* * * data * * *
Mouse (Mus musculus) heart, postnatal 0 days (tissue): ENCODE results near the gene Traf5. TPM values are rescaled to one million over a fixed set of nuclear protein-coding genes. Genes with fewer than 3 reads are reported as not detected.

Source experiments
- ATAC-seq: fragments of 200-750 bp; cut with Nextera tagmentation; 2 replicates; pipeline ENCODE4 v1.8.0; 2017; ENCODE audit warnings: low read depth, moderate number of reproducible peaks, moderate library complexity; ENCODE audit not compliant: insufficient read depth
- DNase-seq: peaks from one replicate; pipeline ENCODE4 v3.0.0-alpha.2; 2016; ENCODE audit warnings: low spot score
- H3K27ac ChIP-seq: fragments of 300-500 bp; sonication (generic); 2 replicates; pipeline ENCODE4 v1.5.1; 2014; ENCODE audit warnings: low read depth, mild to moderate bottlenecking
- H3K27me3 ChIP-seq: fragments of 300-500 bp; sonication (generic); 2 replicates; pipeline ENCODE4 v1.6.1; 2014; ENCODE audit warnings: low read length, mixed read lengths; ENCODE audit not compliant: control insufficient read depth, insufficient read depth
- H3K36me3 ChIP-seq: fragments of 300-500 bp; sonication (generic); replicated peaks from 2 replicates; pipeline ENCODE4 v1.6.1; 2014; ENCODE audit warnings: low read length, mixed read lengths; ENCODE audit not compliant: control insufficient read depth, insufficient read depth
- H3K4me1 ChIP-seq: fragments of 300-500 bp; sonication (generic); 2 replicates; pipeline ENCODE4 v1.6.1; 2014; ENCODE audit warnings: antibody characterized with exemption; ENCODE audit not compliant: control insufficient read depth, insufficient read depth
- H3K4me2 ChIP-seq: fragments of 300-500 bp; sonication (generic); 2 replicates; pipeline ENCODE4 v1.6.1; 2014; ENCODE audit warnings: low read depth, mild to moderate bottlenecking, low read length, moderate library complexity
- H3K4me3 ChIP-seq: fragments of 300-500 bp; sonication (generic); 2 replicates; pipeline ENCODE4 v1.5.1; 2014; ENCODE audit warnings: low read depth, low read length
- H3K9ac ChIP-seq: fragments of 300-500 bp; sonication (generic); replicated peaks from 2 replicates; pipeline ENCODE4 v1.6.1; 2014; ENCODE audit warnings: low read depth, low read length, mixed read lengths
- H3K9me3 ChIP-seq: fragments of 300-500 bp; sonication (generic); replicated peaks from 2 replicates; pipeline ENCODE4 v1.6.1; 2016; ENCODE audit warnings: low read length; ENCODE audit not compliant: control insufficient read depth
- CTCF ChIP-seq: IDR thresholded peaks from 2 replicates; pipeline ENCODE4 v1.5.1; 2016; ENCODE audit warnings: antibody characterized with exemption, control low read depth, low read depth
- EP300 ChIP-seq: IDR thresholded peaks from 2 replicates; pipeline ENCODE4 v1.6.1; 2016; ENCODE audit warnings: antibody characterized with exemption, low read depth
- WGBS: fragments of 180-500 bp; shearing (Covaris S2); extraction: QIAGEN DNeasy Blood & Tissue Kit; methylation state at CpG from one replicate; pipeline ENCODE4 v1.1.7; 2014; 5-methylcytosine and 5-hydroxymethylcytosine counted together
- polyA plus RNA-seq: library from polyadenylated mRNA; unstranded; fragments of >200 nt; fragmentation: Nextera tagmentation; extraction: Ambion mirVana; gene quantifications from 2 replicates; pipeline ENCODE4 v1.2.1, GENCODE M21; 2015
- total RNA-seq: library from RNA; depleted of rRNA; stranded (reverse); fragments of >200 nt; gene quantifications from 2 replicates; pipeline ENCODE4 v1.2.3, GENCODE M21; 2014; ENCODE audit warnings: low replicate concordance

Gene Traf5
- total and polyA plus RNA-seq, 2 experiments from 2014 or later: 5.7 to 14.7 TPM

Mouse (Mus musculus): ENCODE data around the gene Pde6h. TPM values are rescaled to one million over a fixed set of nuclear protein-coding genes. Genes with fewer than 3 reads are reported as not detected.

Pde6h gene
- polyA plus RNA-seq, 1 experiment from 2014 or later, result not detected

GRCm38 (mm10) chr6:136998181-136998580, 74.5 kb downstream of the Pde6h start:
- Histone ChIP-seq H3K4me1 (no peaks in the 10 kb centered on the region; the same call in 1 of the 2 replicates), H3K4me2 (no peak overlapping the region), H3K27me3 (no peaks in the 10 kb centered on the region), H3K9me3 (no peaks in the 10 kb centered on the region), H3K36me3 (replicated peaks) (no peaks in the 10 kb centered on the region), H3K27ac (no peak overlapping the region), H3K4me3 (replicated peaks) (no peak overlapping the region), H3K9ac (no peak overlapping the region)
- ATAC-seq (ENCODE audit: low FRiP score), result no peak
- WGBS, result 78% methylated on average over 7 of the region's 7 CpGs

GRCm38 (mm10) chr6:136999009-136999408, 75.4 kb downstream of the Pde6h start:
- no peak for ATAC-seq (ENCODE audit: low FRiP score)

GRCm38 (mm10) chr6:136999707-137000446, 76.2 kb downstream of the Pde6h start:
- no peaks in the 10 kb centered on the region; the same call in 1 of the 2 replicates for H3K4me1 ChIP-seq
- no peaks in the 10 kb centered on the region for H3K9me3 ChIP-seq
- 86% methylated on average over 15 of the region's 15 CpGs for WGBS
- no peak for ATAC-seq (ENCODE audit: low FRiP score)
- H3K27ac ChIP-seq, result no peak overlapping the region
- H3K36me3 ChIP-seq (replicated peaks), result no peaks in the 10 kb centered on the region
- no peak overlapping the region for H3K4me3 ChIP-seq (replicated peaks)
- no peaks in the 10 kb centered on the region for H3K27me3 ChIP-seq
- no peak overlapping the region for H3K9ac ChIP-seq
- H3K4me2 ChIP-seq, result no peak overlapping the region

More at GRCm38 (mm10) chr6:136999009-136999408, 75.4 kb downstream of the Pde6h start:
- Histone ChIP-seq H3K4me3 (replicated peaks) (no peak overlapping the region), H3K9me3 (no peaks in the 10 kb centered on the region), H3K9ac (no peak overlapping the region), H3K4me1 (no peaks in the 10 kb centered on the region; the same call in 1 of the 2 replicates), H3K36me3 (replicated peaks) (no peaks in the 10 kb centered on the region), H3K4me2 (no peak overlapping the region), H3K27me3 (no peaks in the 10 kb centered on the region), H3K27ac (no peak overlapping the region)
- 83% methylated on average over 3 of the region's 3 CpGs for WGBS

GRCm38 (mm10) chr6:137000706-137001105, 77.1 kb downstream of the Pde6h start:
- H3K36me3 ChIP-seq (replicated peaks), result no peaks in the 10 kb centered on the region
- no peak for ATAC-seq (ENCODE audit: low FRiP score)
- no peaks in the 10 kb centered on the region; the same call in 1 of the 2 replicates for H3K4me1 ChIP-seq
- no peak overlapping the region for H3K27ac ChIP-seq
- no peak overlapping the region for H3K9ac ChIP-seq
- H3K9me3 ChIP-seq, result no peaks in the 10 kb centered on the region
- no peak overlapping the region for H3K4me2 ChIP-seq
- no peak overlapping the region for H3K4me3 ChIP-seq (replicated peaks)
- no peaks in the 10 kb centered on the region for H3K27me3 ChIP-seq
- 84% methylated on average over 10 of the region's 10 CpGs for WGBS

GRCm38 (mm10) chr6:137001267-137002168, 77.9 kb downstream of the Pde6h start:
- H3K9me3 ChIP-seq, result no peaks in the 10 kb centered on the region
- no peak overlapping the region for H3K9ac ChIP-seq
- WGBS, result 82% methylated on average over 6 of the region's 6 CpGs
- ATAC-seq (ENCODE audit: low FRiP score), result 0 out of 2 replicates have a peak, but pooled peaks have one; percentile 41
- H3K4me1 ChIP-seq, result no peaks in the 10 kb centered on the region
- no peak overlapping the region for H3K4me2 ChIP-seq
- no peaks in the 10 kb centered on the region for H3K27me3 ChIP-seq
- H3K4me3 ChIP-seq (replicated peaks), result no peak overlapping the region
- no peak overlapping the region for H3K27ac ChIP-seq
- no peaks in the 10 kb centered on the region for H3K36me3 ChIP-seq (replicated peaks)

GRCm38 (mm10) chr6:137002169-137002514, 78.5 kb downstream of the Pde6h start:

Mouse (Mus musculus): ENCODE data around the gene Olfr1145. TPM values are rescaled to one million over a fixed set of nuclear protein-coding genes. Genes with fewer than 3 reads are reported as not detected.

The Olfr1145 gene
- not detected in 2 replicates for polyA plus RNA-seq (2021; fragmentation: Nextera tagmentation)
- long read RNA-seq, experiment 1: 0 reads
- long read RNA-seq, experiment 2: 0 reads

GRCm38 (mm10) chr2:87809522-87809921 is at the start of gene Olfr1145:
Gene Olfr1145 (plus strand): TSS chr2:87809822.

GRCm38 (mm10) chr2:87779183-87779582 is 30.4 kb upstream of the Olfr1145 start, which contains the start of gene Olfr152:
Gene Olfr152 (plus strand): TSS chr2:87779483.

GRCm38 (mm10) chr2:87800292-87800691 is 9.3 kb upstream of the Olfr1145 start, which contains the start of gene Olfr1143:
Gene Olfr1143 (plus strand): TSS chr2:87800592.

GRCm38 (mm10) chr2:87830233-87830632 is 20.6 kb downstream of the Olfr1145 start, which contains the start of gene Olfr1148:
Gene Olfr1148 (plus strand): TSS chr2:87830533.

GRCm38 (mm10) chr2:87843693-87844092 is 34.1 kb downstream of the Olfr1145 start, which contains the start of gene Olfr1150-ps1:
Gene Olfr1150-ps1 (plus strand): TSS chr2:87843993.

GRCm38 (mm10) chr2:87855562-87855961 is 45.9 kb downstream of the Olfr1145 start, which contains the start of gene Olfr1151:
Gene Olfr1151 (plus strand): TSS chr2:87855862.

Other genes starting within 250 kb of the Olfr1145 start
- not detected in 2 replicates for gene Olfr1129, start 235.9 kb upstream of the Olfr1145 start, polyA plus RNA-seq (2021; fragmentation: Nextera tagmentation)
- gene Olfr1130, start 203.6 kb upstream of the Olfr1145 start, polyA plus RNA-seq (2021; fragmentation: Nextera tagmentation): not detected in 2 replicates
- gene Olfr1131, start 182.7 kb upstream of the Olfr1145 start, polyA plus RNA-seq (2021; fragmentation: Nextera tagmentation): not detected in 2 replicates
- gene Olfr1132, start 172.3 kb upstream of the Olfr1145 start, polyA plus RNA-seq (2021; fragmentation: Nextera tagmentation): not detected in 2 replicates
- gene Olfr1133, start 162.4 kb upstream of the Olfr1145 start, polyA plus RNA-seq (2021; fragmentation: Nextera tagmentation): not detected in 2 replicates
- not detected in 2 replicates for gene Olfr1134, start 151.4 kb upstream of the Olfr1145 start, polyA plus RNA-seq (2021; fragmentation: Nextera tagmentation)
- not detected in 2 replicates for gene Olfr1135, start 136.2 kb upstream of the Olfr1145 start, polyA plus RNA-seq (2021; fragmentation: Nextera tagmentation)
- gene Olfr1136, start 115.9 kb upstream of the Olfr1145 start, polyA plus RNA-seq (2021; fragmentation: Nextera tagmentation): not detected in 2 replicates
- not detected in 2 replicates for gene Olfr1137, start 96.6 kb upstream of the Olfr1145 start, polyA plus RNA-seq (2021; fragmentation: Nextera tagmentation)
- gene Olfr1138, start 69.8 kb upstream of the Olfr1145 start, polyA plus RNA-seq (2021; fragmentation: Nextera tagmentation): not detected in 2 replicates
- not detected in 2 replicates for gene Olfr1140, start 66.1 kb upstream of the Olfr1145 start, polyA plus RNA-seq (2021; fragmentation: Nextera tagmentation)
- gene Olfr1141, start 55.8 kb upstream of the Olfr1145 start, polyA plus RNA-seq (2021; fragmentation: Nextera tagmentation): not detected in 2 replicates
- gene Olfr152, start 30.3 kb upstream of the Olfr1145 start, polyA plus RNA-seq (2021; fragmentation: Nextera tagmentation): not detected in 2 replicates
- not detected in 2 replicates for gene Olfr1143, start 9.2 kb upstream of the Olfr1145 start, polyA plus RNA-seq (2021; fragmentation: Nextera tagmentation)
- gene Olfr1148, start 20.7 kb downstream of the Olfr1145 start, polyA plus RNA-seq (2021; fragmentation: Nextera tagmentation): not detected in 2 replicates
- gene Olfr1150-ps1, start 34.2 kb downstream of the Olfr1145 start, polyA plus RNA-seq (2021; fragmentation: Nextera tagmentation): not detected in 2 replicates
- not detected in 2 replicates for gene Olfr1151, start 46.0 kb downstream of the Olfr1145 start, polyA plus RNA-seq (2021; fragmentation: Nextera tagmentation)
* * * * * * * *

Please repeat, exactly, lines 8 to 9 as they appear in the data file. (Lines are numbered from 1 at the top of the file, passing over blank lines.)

- H3K4me1 ChIP-seq: fragments of 300-500 bp; sonication (generic); 2 replicates; pipeline ENCODE4 v1.6.1; 2014; ENCODE audit warnings: antibody characterized with exemption; ENCODE audit not compliant: control insufficient read depth, insufficient read depth
- H3K4me2 ChIP-seq: fragments of 300-500 bp; sonication (generic); 2 replicates; pipeline ENCODE4 v1.6.1; 2014; ENCODE audit warnings: low read depth, mild to moderate bottlenecking, low read length, moderate library complexity